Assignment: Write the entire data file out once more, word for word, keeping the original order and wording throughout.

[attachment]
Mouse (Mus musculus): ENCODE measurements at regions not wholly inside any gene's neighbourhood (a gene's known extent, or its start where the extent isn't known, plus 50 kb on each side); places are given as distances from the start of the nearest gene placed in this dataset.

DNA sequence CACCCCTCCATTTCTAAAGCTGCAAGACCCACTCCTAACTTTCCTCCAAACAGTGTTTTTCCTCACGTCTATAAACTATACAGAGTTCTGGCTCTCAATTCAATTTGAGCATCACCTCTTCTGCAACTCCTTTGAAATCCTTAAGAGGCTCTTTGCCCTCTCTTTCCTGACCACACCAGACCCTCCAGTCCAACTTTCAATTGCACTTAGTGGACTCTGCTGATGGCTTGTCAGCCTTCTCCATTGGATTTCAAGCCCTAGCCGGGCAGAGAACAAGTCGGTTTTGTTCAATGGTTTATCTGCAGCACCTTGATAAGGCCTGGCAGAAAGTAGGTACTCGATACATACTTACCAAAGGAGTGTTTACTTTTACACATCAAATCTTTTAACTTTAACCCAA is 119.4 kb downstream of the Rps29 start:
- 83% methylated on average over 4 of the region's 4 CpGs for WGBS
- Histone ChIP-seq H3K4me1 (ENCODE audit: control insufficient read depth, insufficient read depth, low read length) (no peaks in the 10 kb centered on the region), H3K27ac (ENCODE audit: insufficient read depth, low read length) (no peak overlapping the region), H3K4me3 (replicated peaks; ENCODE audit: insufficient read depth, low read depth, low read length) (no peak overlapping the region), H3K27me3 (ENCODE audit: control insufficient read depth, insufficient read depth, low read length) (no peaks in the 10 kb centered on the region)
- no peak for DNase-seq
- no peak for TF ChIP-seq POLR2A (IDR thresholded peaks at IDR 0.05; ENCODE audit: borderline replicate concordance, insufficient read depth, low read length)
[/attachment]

Mouse (Mus musculus): ENCODE measurements at regions not wholly inside any gene's neighbourhood (a gene's known extent, or its start where the extent isn't known, plus 50 kb on each side); places are given as distances from the start of the nearest gene placed in this dataset.

DNA sequence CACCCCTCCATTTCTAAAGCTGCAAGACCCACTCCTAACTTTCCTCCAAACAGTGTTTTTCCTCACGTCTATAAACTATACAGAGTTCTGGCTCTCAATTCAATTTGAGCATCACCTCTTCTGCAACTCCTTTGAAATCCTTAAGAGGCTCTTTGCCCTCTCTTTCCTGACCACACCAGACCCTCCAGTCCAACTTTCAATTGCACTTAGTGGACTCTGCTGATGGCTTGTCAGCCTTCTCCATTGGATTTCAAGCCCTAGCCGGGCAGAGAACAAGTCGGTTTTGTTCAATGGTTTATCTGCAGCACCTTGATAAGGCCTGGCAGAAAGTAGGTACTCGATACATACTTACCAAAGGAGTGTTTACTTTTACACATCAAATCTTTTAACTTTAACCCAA is 119.4 kb downstream of the Rps29 start:
- 83% methylated on average over 4 of the region's 4 CpGs for WGBS
- Histone ChIP-seq H3K4me1 (ENCODE audit: control insufficient read depth, insufficient read depth, low read length) (no peaks in the 10 kb centered on the region), H3K27ac (ENCODE audit: insufficient read depth, low read length) (no peak overlapping the region), H3K4me3 (replicated peaks; ENCODE audit: insufficient read depth, low read depth, low read length) (no peak overlapping the region), H3K27me3 (ENCODE audit: control insufficient read depth, insufficient read depth, low read length) (no peaks in the 10 kb centered on the region)
- no peak for DNase-seq
- no peak for TF ChIP-seq POLR2A (IDR thresholded peaks at IDR 0.05; ENCODE audit: borderline replicate concordance, insufficient read depth, low read length)